Well, first of all, I’m hoping your son is not completely corrupted by reading HUNG at such a tender age. That said, thanks for buying the book and passing it on. Regarding your son: writing is a hard profession, as you can imagine. I wish I knew what kind of writing he wanted to do so I could give you more specific advice. But I’ll try. Many colleges allow students to double-major, I believe. Perhaps he can double major in Creative Writing alongside something more “practical”? That way he’ll get the basics of writing under his belt and still get a full education that might allow him to get a “real job”–which he will probably need to pay the rent and bills until writing can do that for him–once he graduates. I actually concentrated in American Studies in college–not necessarily practical, no, but I liked that it informed my writing and didn’t have writing as it’s core discipline. I don’t think American Studies helped me get my first job as a writer but it did give me the discipline to pursue the jobs that I wanted. In other words, whatever your son majors in, once he gets out into the world, pounding the pavement for writing assignments (or, um, jobs?) he’ll need perserverance, a strong sense of himself and his abilities, and a thick skin more than any particular degree in hand.  Oh, yeh, he’ll also need tons of support from his family. Financial support perhaps, but DEFINITELY emotional support. That will help him as a writer more than almost anything else, knowing his family supports his decision to attempt such a profession in the first place. Hope this helps!
“Dear Scott, I think it’s cool that you’re moving from non-fiction to fiction writing. Who is your all-time favorite writer. No, actually, who do you think is the greatest living American novelist?”

Hmm. Why do you wanna know? Just kidding. Well, my tastes in novelists are pretty varied, to say the least. James Baldwin, Joan Didion, and Judy Blume are my Holy Trinity–in other words, they are the writers who made me wanna be a writer in the first place. So maybe that answers your question? Maybe not, cause Baldwin and Didion both inspired me more as a non-fiction writer. I LOVE popular fiction, and on that front: I think Jackie Collins is a plotting genius (read Chances and tell me that I’m wrong); I think Lee Child writes you-are-there action scenes that leap right off the page; I think Peter Robinson writes some of the realest characters I’ve ever encountered in mystery novels; and I think Walter Mosley writes the best dialogue I’ve read in a long time, simultaneously telling story and providing trenchant cultural analysis of race and class that blows most writing out of the picture. But if I had to pick the greatest living American novelist? I’d probably pick Toni Morrison. And not for the books that you’d think. I’m not a fan of Beloved, to be honest; at the end of the day, I don’t think it’s a whole lot more than a really elegant and historically palpable ghost story. And I don’t really love The Bluest Eye, though there are tragic elements to it that move me. Interestingly, those two seem to be the Morrison books that get taught everywhere, that have been canonized and praised the most. I think Morrison’s best novels are Sula, Song of Solomon, and Paradise. They are the ones that feel full of life to me, resonant to the point of myth, and also most generous in the creation and treatment of the male characters. Sula and SOS feel connected to the real world, both through the damaged characters that people them and the layered, purposeful prose that tells their stories–Morrison hadn’t yet started with that gothically ornate style that, I think, mars Beloved and Jazz. In Paradise, however, she  perfected it to chilling, bracing effect. (So much so that in the course of the book she can play a trick on you: the first line is “They shoot the white girl first.” And you never find out which character is, in fact, the “white girl”. Brilliant!) The three I love are also, for me, the ones that stand up best to re-reading, constantly revealing facts of life and love with almost biblical compassion. Yeah, Morrison’s the best…it’s scary to me how great she is.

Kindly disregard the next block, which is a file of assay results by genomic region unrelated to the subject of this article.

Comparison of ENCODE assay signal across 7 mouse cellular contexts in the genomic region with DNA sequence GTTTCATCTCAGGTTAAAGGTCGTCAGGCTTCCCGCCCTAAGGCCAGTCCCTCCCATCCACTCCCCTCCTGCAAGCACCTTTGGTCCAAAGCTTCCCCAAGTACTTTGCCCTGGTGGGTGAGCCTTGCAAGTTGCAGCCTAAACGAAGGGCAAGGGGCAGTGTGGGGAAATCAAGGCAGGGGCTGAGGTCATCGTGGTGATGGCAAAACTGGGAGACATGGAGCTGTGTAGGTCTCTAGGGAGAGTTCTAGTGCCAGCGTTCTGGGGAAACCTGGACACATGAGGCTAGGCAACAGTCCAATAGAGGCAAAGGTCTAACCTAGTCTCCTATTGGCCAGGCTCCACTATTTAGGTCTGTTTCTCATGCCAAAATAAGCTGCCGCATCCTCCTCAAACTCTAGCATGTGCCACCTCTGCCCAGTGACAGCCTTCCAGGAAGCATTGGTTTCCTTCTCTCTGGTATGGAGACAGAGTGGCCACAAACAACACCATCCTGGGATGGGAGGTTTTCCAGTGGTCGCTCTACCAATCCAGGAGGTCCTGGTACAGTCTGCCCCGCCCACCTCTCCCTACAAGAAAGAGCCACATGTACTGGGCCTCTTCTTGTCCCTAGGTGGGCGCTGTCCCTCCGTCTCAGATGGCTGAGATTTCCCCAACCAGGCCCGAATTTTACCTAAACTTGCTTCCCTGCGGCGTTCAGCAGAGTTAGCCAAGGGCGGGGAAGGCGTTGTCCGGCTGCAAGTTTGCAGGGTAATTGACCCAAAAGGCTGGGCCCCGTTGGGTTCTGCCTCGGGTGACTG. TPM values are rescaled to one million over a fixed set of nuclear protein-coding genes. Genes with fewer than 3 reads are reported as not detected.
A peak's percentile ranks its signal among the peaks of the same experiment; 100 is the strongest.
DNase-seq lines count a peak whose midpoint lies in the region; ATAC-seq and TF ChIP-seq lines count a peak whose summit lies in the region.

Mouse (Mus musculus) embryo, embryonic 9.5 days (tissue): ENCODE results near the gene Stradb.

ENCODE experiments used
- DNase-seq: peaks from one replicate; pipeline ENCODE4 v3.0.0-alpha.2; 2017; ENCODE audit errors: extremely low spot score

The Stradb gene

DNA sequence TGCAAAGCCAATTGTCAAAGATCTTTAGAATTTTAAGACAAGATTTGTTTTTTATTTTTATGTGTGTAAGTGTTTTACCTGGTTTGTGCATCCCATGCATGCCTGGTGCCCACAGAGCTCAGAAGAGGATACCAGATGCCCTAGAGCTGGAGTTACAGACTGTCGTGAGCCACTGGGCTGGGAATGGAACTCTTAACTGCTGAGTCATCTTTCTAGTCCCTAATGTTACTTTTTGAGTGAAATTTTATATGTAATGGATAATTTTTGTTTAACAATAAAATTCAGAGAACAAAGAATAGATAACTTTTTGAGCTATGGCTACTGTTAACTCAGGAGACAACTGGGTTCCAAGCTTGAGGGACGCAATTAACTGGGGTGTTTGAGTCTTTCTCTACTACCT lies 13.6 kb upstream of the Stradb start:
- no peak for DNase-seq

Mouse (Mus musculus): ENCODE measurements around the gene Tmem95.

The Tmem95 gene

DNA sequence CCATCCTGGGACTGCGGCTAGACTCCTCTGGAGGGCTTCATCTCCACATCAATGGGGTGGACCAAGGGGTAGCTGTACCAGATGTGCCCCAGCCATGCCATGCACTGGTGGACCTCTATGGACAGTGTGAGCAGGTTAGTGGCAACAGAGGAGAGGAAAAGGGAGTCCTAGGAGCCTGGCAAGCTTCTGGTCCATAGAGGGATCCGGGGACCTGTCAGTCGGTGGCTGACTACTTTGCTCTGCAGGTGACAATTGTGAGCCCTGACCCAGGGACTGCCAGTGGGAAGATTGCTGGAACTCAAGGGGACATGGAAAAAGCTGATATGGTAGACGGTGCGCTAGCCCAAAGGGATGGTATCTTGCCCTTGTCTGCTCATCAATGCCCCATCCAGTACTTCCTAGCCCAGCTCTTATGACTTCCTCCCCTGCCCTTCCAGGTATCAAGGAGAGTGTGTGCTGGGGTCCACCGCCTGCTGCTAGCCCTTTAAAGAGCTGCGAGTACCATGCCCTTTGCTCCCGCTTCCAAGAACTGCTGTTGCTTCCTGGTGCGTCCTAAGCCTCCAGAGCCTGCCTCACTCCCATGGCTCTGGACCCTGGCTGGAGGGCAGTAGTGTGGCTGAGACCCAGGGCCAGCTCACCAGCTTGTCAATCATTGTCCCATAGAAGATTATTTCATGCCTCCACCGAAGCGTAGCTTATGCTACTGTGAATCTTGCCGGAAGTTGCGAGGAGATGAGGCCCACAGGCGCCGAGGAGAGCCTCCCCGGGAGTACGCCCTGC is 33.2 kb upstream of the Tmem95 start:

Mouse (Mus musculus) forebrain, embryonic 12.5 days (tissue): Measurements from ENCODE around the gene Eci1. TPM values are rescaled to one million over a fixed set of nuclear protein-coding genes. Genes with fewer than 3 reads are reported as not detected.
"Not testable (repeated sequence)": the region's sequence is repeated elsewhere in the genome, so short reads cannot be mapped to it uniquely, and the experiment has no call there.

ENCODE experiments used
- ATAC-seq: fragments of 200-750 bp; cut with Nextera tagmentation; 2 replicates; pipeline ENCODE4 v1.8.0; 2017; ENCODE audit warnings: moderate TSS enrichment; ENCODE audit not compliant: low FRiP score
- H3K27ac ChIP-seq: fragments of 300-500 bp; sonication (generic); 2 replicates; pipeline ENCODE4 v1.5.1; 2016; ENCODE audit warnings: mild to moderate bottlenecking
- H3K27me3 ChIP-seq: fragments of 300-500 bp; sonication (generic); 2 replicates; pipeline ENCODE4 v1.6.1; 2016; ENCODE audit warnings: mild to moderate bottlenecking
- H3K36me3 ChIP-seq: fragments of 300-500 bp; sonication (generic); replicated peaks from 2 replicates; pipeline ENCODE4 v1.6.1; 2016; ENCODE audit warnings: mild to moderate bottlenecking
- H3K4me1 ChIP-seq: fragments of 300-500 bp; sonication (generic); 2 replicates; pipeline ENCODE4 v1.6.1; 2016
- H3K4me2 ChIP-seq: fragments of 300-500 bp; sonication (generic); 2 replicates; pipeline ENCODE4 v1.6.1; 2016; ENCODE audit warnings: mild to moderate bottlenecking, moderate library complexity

If you have any questions about writing or publishing or want my half-assed opinion about something literary, email me at TheSPBQ@aol.com.